If you want to have just the right balance between busy and tranquil, you should explore the teaching opportunities in Seville. This city is not too big, but it is not small either. There are numerous language schools here so you’d have no problem finding a job. And during your downtime, you can spend your days enjoying the art and music that the city is known for. The people of Seville are known for being laid back, so you can really unwind after a day of teaching in the classroom.
Finding a job to teach English in Spain is easy if you know where to start your hunt. Make sure that you have the necessary qualifications and documents so that you can go through the application process.
If you are planning on working as a teaching assistant, go directly to the websites of the major language assistant programs. Search for NALCAP, UCETAM, or BEDA.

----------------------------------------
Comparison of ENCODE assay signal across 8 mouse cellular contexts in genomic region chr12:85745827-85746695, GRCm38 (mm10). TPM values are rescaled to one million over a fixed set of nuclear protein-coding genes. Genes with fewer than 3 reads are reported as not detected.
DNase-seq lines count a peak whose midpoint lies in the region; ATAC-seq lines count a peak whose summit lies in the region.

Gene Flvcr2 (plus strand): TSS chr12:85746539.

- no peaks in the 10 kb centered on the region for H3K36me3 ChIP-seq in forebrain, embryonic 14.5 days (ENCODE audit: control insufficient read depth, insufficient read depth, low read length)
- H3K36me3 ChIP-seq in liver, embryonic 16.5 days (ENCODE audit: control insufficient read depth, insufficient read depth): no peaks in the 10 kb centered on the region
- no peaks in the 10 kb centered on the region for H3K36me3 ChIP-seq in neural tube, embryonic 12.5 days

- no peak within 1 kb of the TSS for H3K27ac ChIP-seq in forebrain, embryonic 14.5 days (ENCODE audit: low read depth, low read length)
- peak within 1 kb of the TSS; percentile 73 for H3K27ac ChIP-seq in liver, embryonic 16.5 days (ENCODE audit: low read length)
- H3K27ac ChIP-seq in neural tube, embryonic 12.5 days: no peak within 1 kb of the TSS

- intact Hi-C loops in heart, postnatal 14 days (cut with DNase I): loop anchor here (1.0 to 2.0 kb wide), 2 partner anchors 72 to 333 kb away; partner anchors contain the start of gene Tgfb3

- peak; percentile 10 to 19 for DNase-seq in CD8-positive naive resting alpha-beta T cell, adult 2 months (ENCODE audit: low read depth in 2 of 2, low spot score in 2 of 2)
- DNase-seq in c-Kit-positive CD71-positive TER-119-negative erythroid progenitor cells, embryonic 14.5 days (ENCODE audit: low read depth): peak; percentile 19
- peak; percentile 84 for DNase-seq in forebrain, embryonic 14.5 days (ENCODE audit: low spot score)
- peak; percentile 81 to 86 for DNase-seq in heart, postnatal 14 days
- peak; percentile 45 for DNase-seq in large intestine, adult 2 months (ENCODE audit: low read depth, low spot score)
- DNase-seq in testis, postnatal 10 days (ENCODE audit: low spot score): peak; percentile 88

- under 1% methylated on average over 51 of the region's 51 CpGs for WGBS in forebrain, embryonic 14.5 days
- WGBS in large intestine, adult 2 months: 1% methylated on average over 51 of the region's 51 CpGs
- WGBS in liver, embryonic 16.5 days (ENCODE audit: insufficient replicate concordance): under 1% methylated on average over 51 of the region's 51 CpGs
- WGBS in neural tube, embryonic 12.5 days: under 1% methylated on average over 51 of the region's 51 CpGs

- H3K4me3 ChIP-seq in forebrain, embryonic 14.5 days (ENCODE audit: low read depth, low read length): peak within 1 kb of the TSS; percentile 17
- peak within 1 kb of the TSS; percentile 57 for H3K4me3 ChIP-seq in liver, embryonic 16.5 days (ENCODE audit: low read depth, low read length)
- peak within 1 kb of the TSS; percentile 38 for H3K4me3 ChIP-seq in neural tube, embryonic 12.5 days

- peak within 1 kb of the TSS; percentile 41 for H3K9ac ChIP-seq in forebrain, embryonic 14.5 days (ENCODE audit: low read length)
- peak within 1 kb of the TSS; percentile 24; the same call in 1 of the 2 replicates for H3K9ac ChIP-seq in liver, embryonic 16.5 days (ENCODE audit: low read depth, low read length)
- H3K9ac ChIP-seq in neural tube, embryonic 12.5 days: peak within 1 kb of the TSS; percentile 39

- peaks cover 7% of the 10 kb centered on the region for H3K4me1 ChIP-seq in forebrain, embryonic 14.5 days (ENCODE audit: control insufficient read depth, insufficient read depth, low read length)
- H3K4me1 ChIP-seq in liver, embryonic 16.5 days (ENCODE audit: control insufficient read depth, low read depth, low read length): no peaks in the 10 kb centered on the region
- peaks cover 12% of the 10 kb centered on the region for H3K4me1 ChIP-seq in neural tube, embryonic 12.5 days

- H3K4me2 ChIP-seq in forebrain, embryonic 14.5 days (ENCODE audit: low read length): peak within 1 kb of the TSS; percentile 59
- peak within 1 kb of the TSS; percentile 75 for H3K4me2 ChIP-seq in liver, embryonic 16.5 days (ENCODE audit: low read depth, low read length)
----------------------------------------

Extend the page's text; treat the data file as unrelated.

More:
As for other job listings, visit job boards. You can also search for English academies together with the name of the Spanish city where you plan on working. You can use the search phrase “academias de ingles” to find more teaching jobs in the area.
Applications for being a language and cultural assistant with NALCAP start in January. BEDA starts its hiring process around December. UCETAM begins accepting applications around February to March. It is best to send in your applications early.
Private language academies hire all year round. You will find a job listing post as soon as a position opens, so it is a good idea to keep an eye on various job boards.
For the NALCAP teaching assistant program, go to the website and fill out the application form. The form will require you to attach a photo of your passport along with a recommendation letter.
You will need to fill out a similar form for your BEDA or UCETAM application. Besides the form, you will need to send a copy of your current resume and a recommendation letter.